A parent's number of children strongly correlates with the number of children that each person in the next generation will eventually have. Factors generally associated with increased fertility include religiosity, intention to have children, and maternal support. Factors generally associated with decreased fertility include wealth, education,female labor participation,urban residence,intelligence, widespread birth control usage, increased female age and (to a lesser degree) increased male age. Many of these factors however are not universal, and differ by region and social class. For instance, at a global level, religion is correlated with increased fertility, but in the West less so: Scandinavian countries and France are among the least religious in the EU, but have the highest TFR, while the opposite is true about Portugal, Greece, Cyprus, Poland and Spain.
The lowest TFR recorded anywhere in the world in recorded history is for Xiangyang district of Jiamusi city (Heilongjiang, China) which had a TFR of 0.41. Outside China, the lowest TFR ever recorded was 0.80 for Eastern Germany in 1994. The low Eastern German value was influenced by a change to higher age at birth, with the consequence that neither older cohorts (e.g. women born until the late 1960s), who often already had children, nor younger cohorts, who were postponing childbirth, had many children during that time. The total cohort fertility rate of each age cohort of women in East German did not drop as significantly.
This region of the world has the highest TFR (Niger, Burundi, Mali, Somalia, and Uganda are highest). The poverty of the region, and the high maternal mortality and infant mortality had led to calls from WHO of family planning and encouragement of smaller families.
The TFR of Singapore, Macau, Taiwan, Hong Kong and South Korea are the lowest in the world, with Singapore and Macau having a TFR below 1 in 2017. Japan too has a low TFR (1.45 in 2016). Singapore mitigates this through immigrant workers, but in Japan there is a serious demographic problem.
In South Korea, too, a low birthrate is one of its most urgent socio-economic challenges. Rising housing expenses, shrinking job opportunities for younger generations, insufficient support to families with newborns either from the government or employers are among the major explanations for its crawling TFR, from 1.08 in 2005 to 1.17 in 2016. Koreans are yet to find viable solutions to make the birthrate rebound, even after trying out dozens of programs over a decade, including subsidizing rearing expenses, giving priorities for public rental housing to couples with multiple children, funding day care centers, reserving seats in public transportation for pregnant women, etc.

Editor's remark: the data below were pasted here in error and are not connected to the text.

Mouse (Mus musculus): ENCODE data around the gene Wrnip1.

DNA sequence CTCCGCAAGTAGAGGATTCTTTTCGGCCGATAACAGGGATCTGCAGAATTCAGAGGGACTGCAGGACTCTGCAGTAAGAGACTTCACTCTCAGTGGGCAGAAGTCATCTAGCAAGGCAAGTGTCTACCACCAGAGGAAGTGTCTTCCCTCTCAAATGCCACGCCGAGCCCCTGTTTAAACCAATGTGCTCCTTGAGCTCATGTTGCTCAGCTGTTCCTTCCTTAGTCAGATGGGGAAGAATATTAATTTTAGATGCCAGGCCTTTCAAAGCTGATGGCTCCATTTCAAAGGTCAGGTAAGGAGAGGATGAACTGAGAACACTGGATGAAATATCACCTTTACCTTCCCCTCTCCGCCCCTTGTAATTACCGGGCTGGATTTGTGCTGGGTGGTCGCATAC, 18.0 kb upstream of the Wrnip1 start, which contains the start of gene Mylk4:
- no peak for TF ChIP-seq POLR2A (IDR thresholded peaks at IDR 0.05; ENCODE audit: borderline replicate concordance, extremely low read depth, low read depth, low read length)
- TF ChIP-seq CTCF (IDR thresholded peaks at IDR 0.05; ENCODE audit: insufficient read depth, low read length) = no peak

The average total fertility rate in the European Union (EU-28) is calculated at 1.58 children per woman in 2015. Most Southern European countries have very low TFR (Portugal 1.31, Cyprus, 1.32, Greece 1.33, Spain 1.33, Italy 1.35). Poland also has a very low TFR (1.32). France has the highest TFR at 1.96, followed by Ireland (1.92), Sweden (1.85), the UK (1.81) and Denmark (1.71). The other non-EU Scandinavian countries also have high TFR (the Faroe Islands 2.60, Iceland 1.80, Norway 1.72).
In the non-EU European post-Soviet states group in 2016, Russia has a TFR of 1.61, Moldova 1.56, Ukraine 1.54, and Belarus 1.48. In former Yugoslavian states, Bosnia has a very low TFR, at only 1.28, the lowest of the whole of Europe.
Emigration of young adults from Eastern Europe to the West aggravates the demographic problems of those countries. People from countries such as Moldova, Romania, Hungary, and Bulgaria are particularly moving abroad.
The total fertility rate in the United States after World War II peaked at about 3.8 children per woman in the late 1950s and by 1999 was at 2 children. The fertility rate of the total U.S. population was just below the replacement level in 1979. Currently, the fertility is below replacement among those native born, and above replacement among immigrant families, most of whom come to the United States from countries with higher fertility. However, the fertility rate of immigrants to the United States has been found to decrease sharply in the second generation, correlating with improved education and income. In 2017, U.S. TFR continued to decline, reaching its lowest level since 1978, with a total fertility rate of 1.765.